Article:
The ninth Earl is reluctant now to lend money to an impostor, but Gally reminds him that he has now been freed of the threat of marriage to Dame Daphne, and of the supervision of their sister Hermione, and that if he lends the money to Sam all his troubles will be ended, as Sam will take his secretary out of his life. Emsworth gladly does so, and peace reigns over Blandings once again.

Circumstances conspired to make me enjoy this a lot. Of course, most of Wodehouse’s Blandings Castle stories are already funny, but I was reading this soon after Mrs B had had good medical news and so my spirits were much lighter than they had been in several months. I was as filled with good cheer and bonhomie towards my fellow man as I am capable of. Which amounts to me not scowling at everyone and not punching them in their plug ugly faces.

All of that is to explain why I gave this 4 ½ stars instead of 5 even though I laughed out loud 6 or 7 times. The next time I read this I might find it incredibly insipid and the characters downright stupid.

But this time was wonderful. The antics are as recycled as ever and every single one of them still works. Sisters are still overbearing twats. Youngsters are poor and in need of money to marry. The Empress of Blandings (that monstrous pig that has won fattest porker three years running) is used like a prop (she gets sloshed this time and bites an annoying young brat). While no Policeman’s hat was pinched, one police officer does get punched in the snozz and then has his bicycle stolen. I loved it all.

Not much else to say really.


Pigs Have Wings (Blandings Castle #9) ★★★★☆

This review is written with a GPL 4.0 license and the rights contained therein shall supersede all TOS by any and all websites in regards to copying and sharing without proper authorization and permissions. Crossposted at WordPress & Blogspot by Bookstooge’s Exalted Permission

Title: Pigs Have Wings
Series: Blandings Castle #9
Authors: PG Wodehouse
Rating: 4 of 5 Stars
Genre: Humor
Pages: 176
Words: 70K

From Wikipedia:

Lord Emsworth, his brother Galahad and butler Beach, hearing that devious neighbour Sir Gregory Parsloe-Parsloe has done the unthinkable and brought in a new and enormous pig from Kent, are in turmoil. Galahad and Beach are desperate to secure their savings, confidently invested in a wager on the mighty Empress, while Emsworth is as ever suspicious of his gloating neighbour.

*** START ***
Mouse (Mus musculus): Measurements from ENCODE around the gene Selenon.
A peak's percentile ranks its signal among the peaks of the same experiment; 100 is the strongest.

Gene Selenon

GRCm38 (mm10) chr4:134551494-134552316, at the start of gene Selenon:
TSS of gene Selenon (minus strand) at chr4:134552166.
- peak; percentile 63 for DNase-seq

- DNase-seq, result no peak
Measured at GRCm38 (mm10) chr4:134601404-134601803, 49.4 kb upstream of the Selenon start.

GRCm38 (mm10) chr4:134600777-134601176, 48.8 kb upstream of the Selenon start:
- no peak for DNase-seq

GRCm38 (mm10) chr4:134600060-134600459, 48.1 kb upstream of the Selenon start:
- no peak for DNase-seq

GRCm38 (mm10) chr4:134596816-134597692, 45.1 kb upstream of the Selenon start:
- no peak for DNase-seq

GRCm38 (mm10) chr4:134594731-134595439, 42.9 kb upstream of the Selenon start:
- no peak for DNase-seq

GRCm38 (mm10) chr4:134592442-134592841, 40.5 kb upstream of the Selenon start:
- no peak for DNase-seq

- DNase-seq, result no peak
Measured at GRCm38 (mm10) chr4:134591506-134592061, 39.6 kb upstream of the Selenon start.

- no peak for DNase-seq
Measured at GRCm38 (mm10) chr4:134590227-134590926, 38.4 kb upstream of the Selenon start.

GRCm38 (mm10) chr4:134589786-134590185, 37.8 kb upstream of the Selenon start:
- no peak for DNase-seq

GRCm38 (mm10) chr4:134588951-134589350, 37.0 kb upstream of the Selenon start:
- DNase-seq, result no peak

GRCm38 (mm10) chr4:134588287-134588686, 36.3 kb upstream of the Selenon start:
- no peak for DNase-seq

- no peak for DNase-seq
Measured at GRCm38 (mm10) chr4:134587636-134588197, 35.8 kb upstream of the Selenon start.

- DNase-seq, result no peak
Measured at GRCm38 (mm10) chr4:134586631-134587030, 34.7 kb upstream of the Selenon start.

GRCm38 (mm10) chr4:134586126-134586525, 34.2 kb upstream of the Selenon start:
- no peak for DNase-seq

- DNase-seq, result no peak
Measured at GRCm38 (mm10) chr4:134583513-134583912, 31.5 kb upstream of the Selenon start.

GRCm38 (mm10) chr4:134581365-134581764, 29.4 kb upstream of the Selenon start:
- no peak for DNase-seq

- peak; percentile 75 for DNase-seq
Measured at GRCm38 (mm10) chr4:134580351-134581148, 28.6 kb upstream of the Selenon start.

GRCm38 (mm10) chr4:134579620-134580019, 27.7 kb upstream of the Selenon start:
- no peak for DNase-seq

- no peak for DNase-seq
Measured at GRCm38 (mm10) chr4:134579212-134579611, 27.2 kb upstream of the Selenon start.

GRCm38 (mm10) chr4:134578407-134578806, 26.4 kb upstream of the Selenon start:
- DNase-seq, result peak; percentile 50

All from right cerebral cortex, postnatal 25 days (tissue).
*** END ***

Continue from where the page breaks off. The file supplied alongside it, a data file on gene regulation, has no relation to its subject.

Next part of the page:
Parsloe, meanwhile, is regretting becoming engaged to Gloria Salt, who has put him on a diet. His suspicions of Galahad lead him to put his pig man, George Cyril Wellbeloved, on a drink-ban too, a move of which Wellbeloved wholeheartedly disapproves; he also, on Connie’s advice, orders a large quantity of “Slimmo”, a slimming product, to aid his diet. Hearing about this suspicious purchase, a worried Galahad calls in Beach’s niece Maudie, an old acquaintance and now proprietor of a Detective Agency, to keep an eye on things.

Penelope Donaldson heads up to London for the day, planning to meet up with her man, under cover of a dinner with an old friend of her father’s. Jerry Vail, however, is forced to entertain his old flame Gloria Salt and cancels the date. Salt tells him Emsworth needs a secretary, and suggests talking pig to the Earl will get him the cash he needs to buy into a health farm and make his fortune.

Vail heads to Blandings, but Connie is suspicious, having heard his name when he called to cancel his date with Penny. Penny is furious, having been taken to Mario’s by Orlo Vosper and seen Jerry with the attractive Gloria. When Jerry explains, she is suitably chastised, especially as, thinking her man had betrayed her, she had accepted Vosper’s proposal of marriage.

When Wellbeloved visits Blandings to ask Gally to provide him with a drink (all the pubs in Market Blandings having been forbidden to serve him), Gally takes the opportunity to snatch Parsloe’s pig, stashing it in the hut in the West Wood. Wellbeloved, finding the pig gone, nabs the Empress and puts her in the pen at Parsloe’s place to cover up.

Vosper and Gloria Salt, their old love revived, run off together to be married, after Gally helps Vosper get out of being engaged to Penny, and Gloria writes to Parsloe ending their engagement. Wellbeloved spots Beach furtively heading for the shed, but his call to tell Parsloe of his discovery is intercepted by Gally, who has Beach move the pig to a nearby house, recently vacated by Gally’s old friend “Fruity” Biffen.

Meanwhile, Emsworth, stricken with a cold, has been smitten by Maudie (posing as Mr Donaldson’s old friend Mrs Bunbury), and writes a letter to her declaring his love, which he has Vail place in her room. She, meanwhile, pays a visit to Parsloe, with whom she once had an understanding, planning to give him a piece of her mind, but all is soon cleared up and the two become engaged. Emsworth, on hearing this, sends Vail to retrieve his letter, but has misdirected him into Connie’s room; on finding Vail hiding in her closet, she promptly fires him.

Finding the Emsworth Arms uncomfortable, Vail lets the cottage with the pig in it. Fearing he will give the game away, Gally dashes round, but Vail has already been visited by a policeman and Wellbeloved. Gally removes the pig by car, but soon returns, having found the Empress in the Queen’s sty. They head back to Blandings to tell Emsworth, leaving Beach, exhausted from cycling over, sleeping in the cottage. On their return, Parsloe is there, having been told by Wellbeloved that the Queen was in the kitchen and had Beach arrested for stealing his pig.